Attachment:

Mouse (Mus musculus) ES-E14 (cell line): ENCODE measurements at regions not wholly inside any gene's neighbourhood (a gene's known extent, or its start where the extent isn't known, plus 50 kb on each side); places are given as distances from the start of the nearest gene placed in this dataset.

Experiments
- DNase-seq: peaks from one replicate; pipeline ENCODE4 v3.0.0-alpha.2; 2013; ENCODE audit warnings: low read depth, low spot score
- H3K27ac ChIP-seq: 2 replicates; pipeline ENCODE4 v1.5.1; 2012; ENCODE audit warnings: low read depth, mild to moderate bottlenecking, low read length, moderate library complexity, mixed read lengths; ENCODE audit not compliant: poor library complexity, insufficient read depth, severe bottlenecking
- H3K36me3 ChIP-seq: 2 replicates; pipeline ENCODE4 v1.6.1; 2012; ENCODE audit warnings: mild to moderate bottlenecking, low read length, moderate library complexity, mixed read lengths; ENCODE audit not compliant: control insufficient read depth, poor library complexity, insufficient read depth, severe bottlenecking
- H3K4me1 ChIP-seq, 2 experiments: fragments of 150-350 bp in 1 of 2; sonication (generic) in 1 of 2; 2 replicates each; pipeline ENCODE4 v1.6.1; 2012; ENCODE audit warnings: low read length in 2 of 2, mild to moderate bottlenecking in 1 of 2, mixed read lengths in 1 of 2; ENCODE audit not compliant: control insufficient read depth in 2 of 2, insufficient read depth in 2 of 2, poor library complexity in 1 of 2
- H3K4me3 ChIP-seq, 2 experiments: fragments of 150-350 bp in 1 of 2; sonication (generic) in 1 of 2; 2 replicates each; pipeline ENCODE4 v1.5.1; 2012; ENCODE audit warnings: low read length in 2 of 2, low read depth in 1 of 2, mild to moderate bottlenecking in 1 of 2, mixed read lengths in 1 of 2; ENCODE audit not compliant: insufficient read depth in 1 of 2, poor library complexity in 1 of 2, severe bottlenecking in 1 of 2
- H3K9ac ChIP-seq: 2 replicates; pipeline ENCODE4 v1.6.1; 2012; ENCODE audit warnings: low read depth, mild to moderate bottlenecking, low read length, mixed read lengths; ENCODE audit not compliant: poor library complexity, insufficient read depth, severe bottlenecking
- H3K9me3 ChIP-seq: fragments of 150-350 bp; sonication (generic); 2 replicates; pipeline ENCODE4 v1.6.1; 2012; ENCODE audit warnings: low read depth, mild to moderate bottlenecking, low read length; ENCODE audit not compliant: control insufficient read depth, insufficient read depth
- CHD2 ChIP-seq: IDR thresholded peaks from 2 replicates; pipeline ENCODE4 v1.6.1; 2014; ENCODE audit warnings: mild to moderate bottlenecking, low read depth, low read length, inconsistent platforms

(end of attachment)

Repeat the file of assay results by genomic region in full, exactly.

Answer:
Mouse (Mus musculus) ES-E14 (cell line): ENCODE measurements at regions not wholly inside any gene's neighbourhood (a gene's known extent, or its start where the extent isn't known, plus 50 kb on each side); places are given as distances from the start of the nearest gene placed in this dataset.

Experiments
- DNase-seq: peaks from one replicate; pipeline ENCODE4 v3.0.0-alpha.2; 2013; ENCODE audit warnings: low read depth, low spot score
- H3K27ac ChIP-seq: 2 replicates; pipeline ENCODE4 v1.5.1; 2012; ENCODE audit warnings: low read depth, mild to moderate bottlenecking, low read length, moderate library complexity, mixed read lengths; ENCODE audit not compliant: poor library complexity, insufficient read depth, severe bottlenecking
- H3K36me3 ChIP-seq: 2 replicates; pipeline ENCODE4 v1.6.1; 2012; ENCODE audit warnings: mild to moderate bottlenecking, low read length, moderate library complexity, mixed read lengths; ENCODE audit not compliant: control insufficient read depth, poor library complexity, insufficient read depth, severe bottlenecking
- H3K4me1 ChIP-seq, 2 experiments: fragments of 150-350 bp in 1 of 2; sonication (generic) in 1 of 2; 2 replicates each; pipeline ENCODE4 v1.6.1; 2012; ENCODE audit warnings: low read length in 2 of 2, mild to moderate bottlenecking in 1 of 2, mixed read lengths in 1 of 2; ENCODE audit not compliant: control insufficient read depth in 2 of 2, insufficient read depth in 2 of 2, poor library complexity in 1 of 2
- H3K4me3 ChIP-seq, 2 experiments: fragments of 150-350 bp in 1 of 2; sonication (generic) in 1 of 2; 2 replicates each; pipeline ENCODE4 v1.5.1; 2012; ENCODE audit warnings: low read length in 2 of 2, low read depth in 1 of 2, mild to moderate bottlenecking in 1 of 2, mixed read lengths in 1 of 2; ENCODE audit not compliant: insufficient read depth in 1 of 2, poor library complexity in 1 of 2, severe bottlenecking in 1 of 2
- H3K9ac ChIP-seq: 2 replicates; pipeline ENCODE4 v1.6.1; 2012; ENCODE audit warnings: low read depth, mild to moderate bottlenecking, low read length, mixed read lengths; ENCODE audit not compliant: poor library complexity, insufficient read depth, severe bottlenecking
- H3K9me3 ChIP-seq: fragments of 150-350 bp; sonication (generic); 2 replicates; pipeline ENCODE4 v1.6.1; 2012; ENCODE audit warnings: low read depth, mild to moderate bottlenecking, low read length; ENCODE audit not compliant: control insufficient read depth, insufficient read depth
- CHD2 ChIP-seq: IDR thresholded peaks from 2 replicates; pipeline ENCODE4 v1.6.1; 2014; ENCODE audit warnings: mild to moderate bottlenecking, low read depth, low read length, inconsistent platforms